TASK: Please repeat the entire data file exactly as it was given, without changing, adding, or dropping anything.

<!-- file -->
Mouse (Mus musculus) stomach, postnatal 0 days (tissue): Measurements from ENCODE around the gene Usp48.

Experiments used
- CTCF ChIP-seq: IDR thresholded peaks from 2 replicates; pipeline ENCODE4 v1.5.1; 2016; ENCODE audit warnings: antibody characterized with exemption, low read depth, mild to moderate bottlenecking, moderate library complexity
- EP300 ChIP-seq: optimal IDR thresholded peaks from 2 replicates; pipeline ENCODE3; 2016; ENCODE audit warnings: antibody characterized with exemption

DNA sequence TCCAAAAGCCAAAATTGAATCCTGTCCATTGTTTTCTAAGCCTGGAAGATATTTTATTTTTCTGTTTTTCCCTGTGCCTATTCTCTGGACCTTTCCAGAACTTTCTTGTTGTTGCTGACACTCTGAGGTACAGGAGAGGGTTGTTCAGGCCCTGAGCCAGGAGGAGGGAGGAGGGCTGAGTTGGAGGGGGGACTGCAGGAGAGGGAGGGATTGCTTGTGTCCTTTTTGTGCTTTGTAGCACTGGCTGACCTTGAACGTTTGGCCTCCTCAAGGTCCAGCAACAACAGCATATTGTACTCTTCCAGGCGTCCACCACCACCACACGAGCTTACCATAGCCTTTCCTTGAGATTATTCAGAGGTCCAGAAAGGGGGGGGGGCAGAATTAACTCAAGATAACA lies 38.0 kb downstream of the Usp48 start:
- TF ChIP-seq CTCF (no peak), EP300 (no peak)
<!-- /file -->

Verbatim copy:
Mouse (Mus musculus) stomach, postnatal 0 days (tissue): Measurements from ENCODE around the gene Usp48.

Experiments used
- CTCF ChIP-seq: IDR thresholded peaks from 2 replicates; pipeline ENCODE4 v1.5.1; 2016; ENCODE audit warnings: antibody characterized with exemption, low read depth, mild to moderate bottlenecking, moderate library complexity
- EP300 ChIP-seq: optimal IDR thresholded peaks from 2 replicates; pipeline ENCODE3; 2016; ENCODE audit warnings: antibody characterized with exemption

DNA sequence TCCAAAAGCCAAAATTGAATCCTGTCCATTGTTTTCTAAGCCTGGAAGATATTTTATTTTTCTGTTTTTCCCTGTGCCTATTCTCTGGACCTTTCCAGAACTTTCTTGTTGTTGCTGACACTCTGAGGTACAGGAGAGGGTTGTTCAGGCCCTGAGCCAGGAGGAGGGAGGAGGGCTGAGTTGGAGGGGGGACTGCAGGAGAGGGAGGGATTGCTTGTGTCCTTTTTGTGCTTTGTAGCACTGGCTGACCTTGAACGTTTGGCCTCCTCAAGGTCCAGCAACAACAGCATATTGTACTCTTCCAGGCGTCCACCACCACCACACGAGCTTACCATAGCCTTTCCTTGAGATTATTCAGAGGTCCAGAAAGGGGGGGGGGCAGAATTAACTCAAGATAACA lies 38.0 kb downstream of the Usp48 start:
- TF ChIP-seq CTCF (no peak), EP300 (no peak)